Axe in Congo: The Army’s Training Dilemma

by DAVID AXE

Kinshasa — Colonel Gilbert Kabanda, the surgeon general of the Forces Armees de la Republique Democratique du Congo — the Congolese army — is a tiny man, barely more than five feet tall. But he has a big speaking voice. On September 6, he took the stage at the opening ceremony for the combined U.S. Army-FARDC medical training event "Medflag." The audience included hundreds of Congolese and American doctors and medics.

Medical training, Kabanda explained, lies at the heart of the army’s relevance. For a modern army should be more than a killing machine, he insisted. "In addition to the principal mission of defense of the national territory, the other mission of the army is to participate in the economic, social and cultural development and protection of the people."

American assistance will, in theory, help the FARDC help the Congolese people. Everyone’s a winner. "There’s nothing bad about this story," U.S. Army Lieutenant Colonel Todd Johnston, Medflag commander, told me before Kabanda’s speech.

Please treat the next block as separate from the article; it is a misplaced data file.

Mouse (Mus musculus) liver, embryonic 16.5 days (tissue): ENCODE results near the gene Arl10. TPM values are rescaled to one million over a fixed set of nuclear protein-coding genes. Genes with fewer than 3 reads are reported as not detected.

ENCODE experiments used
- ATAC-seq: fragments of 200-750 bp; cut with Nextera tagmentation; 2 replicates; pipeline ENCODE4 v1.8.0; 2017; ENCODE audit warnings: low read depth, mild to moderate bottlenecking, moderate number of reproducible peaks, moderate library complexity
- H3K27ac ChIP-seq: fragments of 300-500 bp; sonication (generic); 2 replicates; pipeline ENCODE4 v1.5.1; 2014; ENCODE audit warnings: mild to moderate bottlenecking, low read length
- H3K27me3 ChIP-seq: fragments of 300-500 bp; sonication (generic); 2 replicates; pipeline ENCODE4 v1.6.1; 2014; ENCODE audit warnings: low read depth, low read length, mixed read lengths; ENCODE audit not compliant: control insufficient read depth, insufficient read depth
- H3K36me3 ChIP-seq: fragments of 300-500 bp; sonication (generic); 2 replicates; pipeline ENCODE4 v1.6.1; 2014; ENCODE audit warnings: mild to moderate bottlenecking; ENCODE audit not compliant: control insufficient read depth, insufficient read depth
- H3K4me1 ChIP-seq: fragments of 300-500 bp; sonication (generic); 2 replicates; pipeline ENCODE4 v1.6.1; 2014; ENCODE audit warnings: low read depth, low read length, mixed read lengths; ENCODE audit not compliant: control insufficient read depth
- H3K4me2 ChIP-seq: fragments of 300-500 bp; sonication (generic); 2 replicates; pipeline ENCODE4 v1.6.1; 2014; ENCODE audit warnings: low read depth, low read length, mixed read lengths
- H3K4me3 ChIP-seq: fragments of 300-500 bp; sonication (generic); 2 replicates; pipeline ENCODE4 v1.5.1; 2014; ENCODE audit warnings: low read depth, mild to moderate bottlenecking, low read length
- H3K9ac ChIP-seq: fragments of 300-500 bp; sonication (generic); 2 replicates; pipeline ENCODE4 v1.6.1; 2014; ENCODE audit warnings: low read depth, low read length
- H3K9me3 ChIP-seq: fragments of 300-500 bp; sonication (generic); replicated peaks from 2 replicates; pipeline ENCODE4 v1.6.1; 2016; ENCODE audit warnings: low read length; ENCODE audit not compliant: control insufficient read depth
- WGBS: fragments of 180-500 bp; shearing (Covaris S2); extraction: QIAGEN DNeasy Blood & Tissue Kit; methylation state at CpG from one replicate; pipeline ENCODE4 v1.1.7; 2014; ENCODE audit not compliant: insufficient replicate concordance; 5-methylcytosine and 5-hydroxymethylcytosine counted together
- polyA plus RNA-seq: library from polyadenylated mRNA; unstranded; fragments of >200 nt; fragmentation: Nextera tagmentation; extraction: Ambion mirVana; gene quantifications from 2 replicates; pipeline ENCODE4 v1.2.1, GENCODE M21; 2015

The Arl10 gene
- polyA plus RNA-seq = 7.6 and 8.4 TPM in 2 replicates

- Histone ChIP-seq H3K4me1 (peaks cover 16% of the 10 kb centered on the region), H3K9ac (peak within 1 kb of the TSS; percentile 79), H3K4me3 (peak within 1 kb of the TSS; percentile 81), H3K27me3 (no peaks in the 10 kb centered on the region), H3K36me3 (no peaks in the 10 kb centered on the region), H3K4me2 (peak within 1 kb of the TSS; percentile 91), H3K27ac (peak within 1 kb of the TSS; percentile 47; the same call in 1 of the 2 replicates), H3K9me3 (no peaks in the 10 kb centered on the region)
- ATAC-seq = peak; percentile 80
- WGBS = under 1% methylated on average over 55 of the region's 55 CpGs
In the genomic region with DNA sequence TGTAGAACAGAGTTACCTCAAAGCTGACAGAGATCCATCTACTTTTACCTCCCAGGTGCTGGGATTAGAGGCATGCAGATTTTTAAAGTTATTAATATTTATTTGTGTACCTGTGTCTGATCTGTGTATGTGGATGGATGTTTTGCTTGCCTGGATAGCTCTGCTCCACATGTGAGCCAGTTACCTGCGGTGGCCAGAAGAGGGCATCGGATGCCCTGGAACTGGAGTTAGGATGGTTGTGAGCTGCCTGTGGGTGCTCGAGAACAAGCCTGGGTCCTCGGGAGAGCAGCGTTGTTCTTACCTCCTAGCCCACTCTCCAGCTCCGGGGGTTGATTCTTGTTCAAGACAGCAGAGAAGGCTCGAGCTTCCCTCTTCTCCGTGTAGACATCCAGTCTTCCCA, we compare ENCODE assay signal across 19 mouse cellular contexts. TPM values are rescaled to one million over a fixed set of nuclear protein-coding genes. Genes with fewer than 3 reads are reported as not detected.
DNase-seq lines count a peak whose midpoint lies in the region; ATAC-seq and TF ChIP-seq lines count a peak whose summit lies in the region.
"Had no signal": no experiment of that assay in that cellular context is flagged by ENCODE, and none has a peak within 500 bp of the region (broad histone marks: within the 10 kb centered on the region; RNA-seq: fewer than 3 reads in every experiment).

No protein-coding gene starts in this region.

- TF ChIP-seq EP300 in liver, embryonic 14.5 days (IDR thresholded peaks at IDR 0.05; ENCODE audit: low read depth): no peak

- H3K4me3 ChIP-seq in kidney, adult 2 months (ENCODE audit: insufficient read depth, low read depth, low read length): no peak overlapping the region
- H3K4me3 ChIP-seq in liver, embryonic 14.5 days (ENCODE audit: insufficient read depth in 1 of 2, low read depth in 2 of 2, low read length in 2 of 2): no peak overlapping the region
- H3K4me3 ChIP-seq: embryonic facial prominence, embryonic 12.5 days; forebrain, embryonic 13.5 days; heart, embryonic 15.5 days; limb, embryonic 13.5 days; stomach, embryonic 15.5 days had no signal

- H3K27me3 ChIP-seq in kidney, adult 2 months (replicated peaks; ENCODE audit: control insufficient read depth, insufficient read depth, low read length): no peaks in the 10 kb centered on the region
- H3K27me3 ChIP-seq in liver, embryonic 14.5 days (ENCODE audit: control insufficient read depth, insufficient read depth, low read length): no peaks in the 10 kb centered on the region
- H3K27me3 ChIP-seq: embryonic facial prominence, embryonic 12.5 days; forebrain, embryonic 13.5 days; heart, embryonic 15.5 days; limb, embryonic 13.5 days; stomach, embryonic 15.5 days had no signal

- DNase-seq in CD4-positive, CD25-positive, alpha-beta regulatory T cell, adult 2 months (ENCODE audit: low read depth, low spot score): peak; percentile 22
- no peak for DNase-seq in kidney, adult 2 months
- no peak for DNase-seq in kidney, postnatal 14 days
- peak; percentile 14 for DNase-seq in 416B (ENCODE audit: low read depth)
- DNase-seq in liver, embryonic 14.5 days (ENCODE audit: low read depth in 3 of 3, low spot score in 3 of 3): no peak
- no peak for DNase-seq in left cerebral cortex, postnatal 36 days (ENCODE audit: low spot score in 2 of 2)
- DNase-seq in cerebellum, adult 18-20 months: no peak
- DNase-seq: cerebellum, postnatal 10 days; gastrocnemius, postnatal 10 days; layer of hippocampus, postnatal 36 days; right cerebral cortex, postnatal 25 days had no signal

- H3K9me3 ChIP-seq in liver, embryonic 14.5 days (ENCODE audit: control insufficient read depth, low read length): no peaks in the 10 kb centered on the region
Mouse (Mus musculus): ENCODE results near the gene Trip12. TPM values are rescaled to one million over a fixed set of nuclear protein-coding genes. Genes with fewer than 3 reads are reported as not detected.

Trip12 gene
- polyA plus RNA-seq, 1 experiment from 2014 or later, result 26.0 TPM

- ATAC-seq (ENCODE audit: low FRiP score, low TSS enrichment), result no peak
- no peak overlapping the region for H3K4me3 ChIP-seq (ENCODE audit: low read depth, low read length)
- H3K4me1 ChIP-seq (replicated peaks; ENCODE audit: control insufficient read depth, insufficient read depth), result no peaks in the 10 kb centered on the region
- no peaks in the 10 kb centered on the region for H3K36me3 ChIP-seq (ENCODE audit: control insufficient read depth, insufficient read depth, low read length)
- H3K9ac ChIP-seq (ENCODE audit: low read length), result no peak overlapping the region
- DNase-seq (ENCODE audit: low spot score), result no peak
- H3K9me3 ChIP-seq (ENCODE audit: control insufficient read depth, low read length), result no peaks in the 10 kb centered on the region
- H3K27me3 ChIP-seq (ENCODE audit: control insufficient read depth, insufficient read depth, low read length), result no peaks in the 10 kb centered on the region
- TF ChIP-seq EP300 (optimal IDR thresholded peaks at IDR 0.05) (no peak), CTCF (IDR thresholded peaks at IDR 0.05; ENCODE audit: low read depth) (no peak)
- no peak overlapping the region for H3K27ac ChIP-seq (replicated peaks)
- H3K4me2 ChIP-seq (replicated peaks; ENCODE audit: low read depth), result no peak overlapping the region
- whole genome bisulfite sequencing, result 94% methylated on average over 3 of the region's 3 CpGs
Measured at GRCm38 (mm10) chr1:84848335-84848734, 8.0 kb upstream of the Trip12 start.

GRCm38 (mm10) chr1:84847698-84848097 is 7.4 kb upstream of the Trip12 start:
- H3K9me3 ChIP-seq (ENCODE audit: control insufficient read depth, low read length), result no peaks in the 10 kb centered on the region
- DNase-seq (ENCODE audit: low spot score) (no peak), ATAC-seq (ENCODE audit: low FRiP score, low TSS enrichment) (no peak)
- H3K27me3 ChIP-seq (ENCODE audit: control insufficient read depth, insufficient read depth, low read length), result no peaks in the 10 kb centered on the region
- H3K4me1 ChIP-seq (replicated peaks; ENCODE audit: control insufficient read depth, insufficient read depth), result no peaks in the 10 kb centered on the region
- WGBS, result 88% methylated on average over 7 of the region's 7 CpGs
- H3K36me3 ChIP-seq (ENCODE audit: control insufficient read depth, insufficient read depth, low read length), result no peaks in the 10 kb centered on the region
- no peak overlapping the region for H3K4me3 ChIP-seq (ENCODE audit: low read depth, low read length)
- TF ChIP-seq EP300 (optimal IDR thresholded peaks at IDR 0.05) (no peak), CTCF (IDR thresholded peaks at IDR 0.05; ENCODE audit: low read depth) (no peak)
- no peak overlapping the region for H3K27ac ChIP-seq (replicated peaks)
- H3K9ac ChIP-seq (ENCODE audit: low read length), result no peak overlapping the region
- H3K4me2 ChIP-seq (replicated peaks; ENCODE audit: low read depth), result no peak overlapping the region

Not so. For as Kabanda repeatedly stressed, the army’s primary mission is defense — that is, combat. And military medics’ first job is to support the combat troops. Especially in Congo’s rugged east, FARDC combat brigades represent one of the greatest threats to the population and the country’s nascent democracy. "Since its creation in 2003, the FARDC has been one of the main perpetrators of documented sexual violence in Congo," Human Rights Watch reported. The FARDC also oversees illegal mining operations that keep the land’s wealth out of the people’s hands. In helping improve the FARDC — even its medical capabilities — the U.S. risks making the FARDC a more powerful enemy of the Congolese people.

At the opening ceremony, Samuel Laeuchli, the deputy chief of mission at the U.S. Embassy in Kinshasa, described FARDC personnel racing to help out in the aftermath of a tragic July tanker explosion that killed some 300 people in remote Kivu. After Medflag, Congolese medics might be better equipped to assist survivors of such disasters. But they will also be better equipped to patch up and keep healthy the tens of thousands of Congolese troops raping and pillaging across this Texas-size jungle nation.

By David Axe

David Axe is freelance war correspondent based in Washington, D.C. He has reported from Iraq, Afghanistan,Lebanon, East Timor and Somalia. His books include War Fix and Army 101. His personal blog is called War is Boring. He can be reached at david_axe@hotmail.com.

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